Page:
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Is the RBS Royal Bond a good buy?

Royal bond with a sparkling yield, but is it worth it?

I noticed adverts for a 5.3% bond from the UK’s Royal Bank of Scotland in some old newspapers while catching up today.

After doing some research, I’ve established that the so-called ‘Royal Bond’ began trading at the start of September 2009, with a lifespan of six years.

In summary:

  • It’s effectively a corporate bond, though the adverts were a little unclear. (Specifically, it’s a ‘redeemable certificate’). Don’t mistake it for a savings bond.
  • The 5.3% coupon is paid annually, on the 26th August.
  • Interest is paid gross.
  • The bond matures in August 2015 at par. It cannot be called by RBS.
  • You can buy it via your online broker – the ticker is RBS53.
  • It’s senior debt; RBS is rated A+ by Standard and Poors.

The bond was priced at launch at £100, but it’s already been bid up in price, reducing the yield.

As of close today the bid/offer was £101.15/£101.90, for a 0.75% spread.

You’d also have to pay your usual broker’s fee, but there’s no stamp duty.

Is the Royal Bond good value?

On the face of it, yes.

Adjusting for the new price of £101.90:

  • The running yield would be (5.30/101.90) x 100 = 5.2%

By my rough calculation, the redemption yield on holding the bond to maturity (when it would be redeemed for its original value of £100 – i.e. for a small loss) would be something like 4.9%.

This yield is about 2.5% higher than five-year gilts, which seems fair compensation for the extra risks. It’s also a little higher than most comparable corporate bonds.

RBS is a troubled bank, but this tranche of debt should be very safe, and with the bank 80% owned by the Government it’s hard to imagine it could go bust to the extent that RBS53 bondholders wouldn’t be repaid.

It’s certainly much safer than the King of Shaves bond we looked at a few weeks ago, which was also directly aimed at private investors.

For the avoidance of doubt, however, you should appreciate your money is certainly at risk and you wouldn’t be entitled to FSA compensation.

Is the Royal Bond a good investment?

The bond may be good value, but personally I’m not very tempted.

There are fixed rate cash savings accounts offering 5% over five-years, with no risk to your capital.

You can exit most of them for an interest penalty if you really have to (and it’s unlikely to cost much more than the dealing spread on the RBS Royal Bond).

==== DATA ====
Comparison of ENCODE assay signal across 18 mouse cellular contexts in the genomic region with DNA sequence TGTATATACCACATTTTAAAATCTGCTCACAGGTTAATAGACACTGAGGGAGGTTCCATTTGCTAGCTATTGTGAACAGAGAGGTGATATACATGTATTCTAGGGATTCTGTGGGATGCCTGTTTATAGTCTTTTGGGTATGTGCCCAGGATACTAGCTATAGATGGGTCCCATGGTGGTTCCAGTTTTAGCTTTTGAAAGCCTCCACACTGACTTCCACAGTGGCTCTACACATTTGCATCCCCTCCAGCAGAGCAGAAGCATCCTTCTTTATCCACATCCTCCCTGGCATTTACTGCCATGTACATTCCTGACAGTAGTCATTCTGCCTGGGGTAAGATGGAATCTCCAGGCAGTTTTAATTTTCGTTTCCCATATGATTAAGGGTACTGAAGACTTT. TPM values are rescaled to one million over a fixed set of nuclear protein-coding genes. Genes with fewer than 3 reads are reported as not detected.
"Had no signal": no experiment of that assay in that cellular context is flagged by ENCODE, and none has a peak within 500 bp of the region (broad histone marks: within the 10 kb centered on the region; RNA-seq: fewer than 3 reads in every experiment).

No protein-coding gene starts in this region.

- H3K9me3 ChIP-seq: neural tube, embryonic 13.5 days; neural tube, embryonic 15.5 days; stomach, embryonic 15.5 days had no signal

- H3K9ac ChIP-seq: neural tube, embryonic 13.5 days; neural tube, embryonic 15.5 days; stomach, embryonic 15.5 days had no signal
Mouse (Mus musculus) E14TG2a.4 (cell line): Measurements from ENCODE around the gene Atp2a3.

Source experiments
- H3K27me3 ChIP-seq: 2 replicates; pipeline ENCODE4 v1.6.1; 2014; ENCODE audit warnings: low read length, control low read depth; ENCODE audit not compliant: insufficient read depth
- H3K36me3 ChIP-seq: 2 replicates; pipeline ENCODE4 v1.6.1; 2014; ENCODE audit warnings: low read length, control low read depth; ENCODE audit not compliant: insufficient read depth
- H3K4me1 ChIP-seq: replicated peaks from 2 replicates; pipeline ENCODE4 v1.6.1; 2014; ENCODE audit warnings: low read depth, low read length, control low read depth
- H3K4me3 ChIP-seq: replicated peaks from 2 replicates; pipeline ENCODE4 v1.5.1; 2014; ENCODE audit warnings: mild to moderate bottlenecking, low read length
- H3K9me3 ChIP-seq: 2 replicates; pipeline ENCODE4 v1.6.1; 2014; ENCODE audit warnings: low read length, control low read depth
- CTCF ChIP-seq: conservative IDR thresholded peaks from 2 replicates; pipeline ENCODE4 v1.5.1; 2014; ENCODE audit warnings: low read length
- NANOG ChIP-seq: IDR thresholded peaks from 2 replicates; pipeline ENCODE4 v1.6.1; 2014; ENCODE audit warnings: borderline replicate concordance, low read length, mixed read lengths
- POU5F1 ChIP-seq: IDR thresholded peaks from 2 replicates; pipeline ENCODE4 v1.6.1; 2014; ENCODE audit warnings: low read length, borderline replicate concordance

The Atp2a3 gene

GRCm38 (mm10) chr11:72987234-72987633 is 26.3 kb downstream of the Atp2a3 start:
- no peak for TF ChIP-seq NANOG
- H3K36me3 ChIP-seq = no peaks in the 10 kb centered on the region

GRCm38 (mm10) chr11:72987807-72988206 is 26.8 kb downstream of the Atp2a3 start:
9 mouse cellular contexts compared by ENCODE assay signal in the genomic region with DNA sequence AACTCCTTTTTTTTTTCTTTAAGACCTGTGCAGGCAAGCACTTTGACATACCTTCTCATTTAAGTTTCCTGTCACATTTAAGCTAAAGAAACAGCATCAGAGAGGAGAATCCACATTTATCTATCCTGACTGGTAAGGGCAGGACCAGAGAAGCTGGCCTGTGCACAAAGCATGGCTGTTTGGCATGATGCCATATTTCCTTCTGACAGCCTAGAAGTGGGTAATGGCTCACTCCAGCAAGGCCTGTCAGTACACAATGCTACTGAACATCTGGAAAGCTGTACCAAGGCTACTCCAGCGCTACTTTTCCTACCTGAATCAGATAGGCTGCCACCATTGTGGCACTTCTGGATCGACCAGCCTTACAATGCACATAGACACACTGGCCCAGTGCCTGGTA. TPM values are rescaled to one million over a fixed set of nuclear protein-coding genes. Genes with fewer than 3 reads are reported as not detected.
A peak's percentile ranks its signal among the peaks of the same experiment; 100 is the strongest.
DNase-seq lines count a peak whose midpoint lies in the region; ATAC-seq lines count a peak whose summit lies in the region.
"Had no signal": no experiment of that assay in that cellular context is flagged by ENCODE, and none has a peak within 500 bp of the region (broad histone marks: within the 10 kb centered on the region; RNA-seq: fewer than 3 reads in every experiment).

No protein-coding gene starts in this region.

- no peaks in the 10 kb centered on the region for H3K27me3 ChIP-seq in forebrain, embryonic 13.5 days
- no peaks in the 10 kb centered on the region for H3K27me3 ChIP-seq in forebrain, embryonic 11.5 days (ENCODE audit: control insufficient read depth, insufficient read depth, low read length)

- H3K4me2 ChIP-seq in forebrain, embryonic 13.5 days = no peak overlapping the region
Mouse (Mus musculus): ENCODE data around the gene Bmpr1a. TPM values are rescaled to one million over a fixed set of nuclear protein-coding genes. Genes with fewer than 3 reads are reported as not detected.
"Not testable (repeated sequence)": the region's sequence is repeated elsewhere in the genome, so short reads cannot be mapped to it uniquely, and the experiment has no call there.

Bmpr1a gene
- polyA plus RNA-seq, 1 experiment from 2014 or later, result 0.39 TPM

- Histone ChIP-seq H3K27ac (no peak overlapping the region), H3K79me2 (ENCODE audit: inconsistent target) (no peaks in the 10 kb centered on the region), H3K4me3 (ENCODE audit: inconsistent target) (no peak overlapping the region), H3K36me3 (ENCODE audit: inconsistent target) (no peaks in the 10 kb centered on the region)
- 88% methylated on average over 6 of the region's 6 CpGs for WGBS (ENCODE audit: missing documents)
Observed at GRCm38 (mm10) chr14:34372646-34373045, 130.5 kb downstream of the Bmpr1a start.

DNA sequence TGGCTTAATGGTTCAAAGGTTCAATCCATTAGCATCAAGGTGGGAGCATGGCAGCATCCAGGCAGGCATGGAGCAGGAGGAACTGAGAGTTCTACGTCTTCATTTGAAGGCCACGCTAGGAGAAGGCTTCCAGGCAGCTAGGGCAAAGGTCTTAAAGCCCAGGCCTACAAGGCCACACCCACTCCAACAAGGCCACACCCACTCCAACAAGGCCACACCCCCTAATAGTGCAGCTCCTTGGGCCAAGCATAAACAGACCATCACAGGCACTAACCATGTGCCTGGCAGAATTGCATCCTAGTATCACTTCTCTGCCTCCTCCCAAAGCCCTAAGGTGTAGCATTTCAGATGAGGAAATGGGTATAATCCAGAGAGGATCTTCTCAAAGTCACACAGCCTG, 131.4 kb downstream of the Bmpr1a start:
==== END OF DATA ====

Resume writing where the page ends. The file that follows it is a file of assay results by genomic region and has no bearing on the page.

Of course, you also give up the chance of short-term capital gains if the Royal Bond continues to increase in price.

Also, if you want exposure to corporate bonds, then you should hold a nicely diversified range, or else buy them through a fund (painful, since costs of even 1% eat into your returns). You should probably not risk buying the Royal Bond alone.

Remember, I’m not a financial adviser. Do your own research and seek advice if you need it.

{ 5 comments… add one }
  • 1 Lemondy October 6, 2009, 8:47 am

    There are two Lloyds bonds which are yielding a shade over 6% (GRY) at the moment, with ~5 years till redemption – one slightly below, one slightly above par. I’d say these are probably the closest comparable to the RBS bond, due to the significant government holding?


  • 2 The Investor October 6, 2009, 2:16 pm

    Good spot Lemondy, thanks. Are they callable? The RBS bonds are not; that could account a little for the difference? The Lloyds offerings certainly look better at first glance.

  • 3 Lemondy October 6, 2009, 10:51 pm

    Hmmm, now you’re testing me. I don’t think the Lloyds bonds can be called before maturity.

    Ah, but the Lloyds bonds are Tier 2 debt, whereas the RBS bond is Senior. That probably accounts for it.

  • 4 Lemondy October 6, 2009, 10:57 pm

    I really wish there was more coverage of bonds around, I feel like it’s one of those areas of investing where there are hidden secrets being exploited only by those in the know!

    For instance, why are there Nationwide PIBS trading at a GRY/call-to-yield of 8/9%. Seems too good to be true!

  • 5 The Investor October 7, 2009, 9:05 am

    Hi again Lemondy. Yep, it’ll be the security of the issue that accounts for it. Thanks for coming back to us with research findings. 🙂

    Re: Nationwide PIBS, this is because some PIBS defaulted this year (probably not the correct technical term, but just about covers it!) I think it was Bradford and Bingley, from memory. So PIBS are no longer seen as ultra-safe gilt-like investments bought by pensioners, but rather more like timeshares flogged by a man in dark glass on the Costa Brava. That said, the Nationwide ones are surely pretty secure?

    I agree about the lack of coverage. I’ve been looking at Standard Chartered’s long and perpetual bonds, which on the surface offer great yields, but call options on the long for instance means you have to assume that they’re going to be called for a capital loss, and that knocks several percent off the yield.

    One great site is: http://www.fixedincomeinvestor.co.uk. Perhaps I should write a post about data sources for corporate bonds, but I’m not an expert.

    David Swensen argues its harder to evaluate corporate bonds than equities, because you need to understand the company as with equities, what also would happen if it failed, *and* the nuances of the debt market with bonds.

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